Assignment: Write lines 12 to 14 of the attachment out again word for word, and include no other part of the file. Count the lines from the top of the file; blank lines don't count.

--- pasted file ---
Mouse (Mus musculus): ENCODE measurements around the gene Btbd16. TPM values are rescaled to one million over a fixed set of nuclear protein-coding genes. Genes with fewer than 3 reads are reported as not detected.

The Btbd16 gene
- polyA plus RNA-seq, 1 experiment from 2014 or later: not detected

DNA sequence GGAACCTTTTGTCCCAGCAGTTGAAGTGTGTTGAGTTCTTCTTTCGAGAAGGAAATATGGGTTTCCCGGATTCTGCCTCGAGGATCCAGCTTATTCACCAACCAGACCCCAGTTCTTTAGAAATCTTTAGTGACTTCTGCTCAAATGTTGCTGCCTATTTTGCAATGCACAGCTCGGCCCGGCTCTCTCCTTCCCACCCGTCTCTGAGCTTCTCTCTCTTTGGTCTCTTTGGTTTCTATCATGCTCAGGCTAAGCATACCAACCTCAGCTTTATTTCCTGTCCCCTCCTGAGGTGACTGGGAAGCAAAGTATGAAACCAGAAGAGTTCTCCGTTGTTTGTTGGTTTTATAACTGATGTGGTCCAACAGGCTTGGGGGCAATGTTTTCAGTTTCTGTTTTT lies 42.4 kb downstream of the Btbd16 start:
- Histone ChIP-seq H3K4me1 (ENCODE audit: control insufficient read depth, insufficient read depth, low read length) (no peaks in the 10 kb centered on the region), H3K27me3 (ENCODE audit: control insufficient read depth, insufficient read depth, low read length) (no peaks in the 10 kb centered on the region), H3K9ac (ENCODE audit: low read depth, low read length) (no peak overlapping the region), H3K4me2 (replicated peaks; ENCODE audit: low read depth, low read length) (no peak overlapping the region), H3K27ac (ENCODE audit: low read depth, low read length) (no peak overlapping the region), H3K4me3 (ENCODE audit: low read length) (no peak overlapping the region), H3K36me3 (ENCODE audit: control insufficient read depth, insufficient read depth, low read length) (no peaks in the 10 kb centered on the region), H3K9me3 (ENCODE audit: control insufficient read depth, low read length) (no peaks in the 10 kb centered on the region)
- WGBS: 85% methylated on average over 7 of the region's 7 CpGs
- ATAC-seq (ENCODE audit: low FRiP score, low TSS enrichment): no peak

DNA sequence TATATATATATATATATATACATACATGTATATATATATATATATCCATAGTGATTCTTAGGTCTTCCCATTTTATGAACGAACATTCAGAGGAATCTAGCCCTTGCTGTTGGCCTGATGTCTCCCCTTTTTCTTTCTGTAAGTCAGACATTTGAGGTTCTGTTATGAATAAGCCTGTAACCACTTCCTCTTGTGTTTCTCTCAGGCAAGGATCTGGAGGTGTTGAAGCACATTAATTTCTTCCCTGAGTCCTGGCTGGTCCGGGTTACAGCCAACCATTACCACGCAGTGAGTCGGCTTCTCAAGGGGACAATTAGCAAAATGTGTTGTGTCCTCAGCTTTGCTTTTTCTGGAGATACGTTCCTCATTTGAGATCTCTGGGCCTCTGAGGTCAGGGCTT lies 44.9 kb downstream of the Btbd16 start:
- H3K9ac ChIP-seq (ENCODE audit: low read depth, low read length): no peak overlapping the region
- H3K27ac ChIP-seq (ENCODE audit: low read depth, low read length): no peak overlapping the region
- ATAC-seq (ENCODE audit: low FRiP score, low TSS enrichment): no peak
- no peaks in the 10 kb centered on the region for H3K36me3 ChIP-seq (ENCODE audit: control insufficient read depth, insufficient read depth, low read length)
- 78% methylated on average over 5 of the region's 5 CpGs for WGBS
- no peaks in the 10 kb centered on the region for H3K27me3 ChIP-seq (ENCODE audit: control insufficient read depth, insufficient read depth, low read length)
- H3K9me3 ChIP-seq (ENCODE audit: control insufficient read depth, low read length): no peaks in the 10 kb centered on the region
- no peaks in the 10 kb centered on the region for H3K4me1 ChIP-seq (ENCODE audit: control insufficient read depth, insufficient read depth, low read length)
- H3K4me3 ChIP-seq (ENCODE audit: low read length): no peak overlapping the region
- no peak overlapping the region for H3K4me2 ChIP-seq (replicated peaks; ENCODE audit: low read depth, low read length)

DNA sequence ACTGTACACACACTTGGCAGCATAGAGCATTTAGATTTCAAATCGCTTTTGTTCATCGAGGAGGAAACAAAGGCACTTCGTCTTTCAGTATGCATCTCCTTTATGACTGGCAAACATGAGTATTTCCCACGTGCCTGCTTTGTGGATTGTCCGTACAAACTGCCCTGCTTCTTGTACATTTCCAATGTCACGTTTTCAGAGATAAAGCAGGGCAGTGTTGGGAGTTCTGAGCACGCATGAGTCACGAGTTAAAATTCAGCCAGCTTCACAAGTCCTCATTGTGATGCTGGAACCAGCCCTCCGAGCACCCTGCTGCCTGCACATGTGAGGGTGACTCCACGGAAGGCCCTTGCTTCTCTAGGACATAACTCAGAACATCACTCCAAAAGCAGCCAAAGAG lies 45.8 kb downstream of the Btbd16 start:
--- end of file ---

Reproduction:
- no peaks in the 10 kb centered on the region for H3K36me3 ChIP-seq (ENCODE audit: control insufficient read depth, insufficient read depth, low read length)
- 78% methylated on average over 5 of the region's 5 CpGs for WGBS
- no peaks in the 10 kb centered on the region for H3K27me3 ChIP-seq (ENCODE audit: control insufficient read depth, insufficient read depth, low read length)